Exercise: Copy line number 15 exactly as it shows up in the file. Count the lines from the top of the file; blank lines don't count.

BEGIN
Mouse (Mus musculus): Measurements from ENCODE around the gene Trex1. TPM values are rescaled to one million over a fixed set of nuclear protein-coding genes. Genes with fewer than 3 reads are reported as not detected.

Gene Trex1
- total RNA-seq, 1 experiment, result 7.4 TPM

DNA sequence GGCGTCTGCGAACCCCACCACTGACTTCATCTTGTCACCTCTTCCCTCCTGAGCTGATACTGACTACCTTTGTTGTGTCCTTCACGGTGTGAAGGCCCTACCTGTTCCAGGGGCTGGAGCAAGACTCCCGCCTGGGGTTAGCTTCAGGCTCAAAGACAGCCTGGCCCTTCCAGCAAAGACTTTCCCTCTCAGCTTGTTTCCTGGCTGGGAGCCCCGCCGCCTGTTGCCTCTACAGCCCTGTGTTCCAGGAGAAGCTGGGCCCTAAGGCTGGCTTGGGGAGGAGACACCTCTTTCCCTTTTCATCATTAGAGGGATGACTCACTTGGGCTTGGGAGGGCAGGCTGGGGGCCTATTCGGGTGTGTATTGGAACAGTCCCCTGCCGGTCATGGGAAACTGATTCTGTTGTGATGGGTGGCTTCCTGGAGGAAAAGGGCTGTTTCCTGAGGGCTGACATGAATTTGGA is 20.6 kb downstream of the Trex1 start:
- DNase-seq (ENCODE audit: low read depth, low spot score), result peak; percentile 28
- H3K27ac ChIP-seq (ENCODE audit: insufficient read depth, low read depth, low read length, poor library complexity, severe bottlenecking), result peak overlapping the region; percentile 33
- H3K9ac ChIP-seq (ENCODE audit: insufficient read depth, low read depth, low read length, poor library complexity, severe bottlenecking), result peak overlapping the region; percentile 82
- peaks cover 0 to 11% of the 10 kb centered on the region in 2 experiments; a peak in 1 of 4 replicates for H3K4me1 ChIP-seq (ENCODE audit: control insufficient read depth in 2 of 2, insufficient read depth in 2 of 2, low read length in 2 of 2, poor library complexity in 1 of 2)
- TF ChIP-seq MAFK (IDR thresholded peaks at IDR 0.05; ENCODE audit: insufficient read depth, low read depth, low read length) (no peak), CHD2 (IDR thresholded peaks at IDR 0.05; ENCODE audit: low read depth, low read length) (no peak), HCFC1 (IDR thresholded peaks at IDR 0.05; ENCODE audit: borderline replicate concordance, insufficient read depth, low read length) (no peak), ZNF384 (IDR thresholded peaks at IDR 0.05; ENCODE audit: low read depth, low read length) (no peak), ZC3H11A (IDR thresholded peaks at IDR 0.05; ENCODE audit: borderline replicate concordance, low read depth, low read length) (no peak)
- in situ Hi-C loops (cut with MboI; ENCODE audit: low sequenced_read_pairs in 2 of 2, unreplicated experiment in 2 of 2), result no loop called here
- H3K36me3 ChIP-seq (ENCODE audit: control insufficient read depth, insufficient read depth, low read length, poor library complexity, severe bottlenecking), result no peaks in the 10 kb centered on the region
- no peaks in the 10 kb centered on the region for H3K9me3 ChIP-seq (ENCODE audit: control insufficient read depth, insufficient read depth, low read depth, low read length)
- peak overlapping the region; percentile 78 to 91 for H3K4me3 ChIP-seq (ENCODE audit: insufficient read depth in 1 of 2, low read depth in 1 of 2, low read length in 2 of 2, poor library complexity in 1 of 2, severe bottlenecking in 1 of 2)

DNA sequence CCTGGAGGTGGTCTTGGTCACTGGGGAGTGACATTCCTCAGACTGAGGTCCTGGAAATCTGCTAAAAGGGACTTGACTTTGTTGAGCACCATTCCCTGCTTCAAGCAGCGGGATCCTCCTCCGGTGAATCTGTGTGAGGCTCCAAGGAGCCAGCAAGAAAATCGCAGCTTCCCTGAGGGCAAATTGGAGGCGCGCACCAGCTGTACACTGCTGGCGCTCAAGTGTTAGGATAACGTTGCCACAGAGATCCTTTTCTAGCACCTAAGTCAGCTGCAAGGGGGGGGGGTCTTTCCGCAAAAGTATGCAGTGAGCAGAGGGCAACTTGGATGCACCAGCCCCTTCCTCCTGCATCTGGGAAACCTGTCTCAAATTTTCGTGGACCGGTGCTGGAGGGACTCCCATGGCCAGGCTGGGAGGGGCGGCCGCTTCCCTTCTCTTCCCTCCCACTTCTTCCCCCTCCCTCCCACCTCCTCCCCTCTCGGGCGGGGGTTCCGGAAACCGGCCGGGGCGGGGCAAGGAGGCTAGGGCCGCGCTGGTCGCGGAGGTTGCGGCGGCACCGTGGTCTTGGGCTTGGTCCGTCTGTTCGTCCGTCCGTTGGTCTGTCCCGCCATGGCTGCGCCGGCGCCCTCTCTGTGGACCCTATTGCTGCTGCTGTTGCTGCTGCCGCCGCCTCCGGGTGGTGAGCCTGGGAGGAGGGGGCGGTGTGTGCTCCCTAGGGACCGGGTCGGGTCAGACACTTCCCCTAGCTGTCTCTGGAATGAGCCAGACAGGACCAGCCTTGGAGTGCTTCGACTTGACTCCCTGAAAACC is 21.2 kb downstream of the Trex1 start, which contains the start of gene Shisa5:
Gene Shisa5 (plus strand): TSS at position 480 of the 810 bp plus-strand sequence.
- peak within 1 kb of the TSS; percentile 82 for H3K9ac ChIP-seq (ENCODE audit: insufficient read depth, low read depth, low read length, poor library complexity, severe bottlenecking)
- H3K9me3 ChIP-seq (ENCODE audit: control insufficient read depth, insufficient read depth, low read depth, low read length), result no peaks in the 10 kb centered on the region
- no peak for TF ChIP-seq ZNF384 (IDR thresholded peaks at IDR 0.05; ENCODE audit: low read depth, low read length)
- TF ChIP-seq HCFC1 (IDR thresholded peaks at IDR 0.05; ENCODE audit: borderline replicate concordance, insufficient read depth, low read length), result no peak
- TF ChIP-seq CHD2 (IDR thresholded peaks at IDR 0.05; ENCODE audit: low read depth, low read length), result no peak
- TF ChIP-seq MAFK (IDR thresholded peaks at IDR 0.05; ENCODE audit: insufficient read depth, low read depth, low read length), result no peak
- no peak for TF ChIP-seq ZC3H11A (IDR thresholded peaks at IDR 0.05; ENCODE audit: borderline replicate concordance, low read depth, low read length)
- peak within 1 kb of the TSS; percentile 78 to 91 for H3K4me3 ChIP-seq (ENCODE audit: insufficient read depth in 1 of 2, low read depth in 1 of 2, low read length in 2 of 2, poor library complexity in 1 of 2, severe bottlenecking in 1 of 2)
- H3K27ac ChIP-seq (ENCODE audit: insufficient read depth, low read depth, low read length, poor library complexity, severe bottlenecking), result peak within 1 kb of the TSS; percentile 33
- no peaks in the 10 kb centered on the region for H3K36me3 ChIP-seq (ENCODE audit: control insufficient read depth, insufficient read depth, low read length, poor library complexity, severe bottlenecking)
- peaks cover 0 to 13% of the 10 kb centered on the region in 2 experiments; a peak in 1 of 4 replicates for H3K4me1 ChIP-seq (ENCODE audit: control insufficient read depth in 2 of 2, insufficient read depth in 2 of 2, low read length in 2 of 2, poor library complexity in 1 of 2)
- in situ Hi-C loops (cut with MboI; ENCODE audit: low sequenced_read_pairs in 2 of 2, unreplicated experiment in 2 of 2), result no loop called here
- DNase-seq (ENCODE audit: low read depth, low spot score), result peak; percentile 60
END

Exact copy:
Gene Shisa5 (plus strand): TSS at position 480 of the 810 bp plus-strand sequence.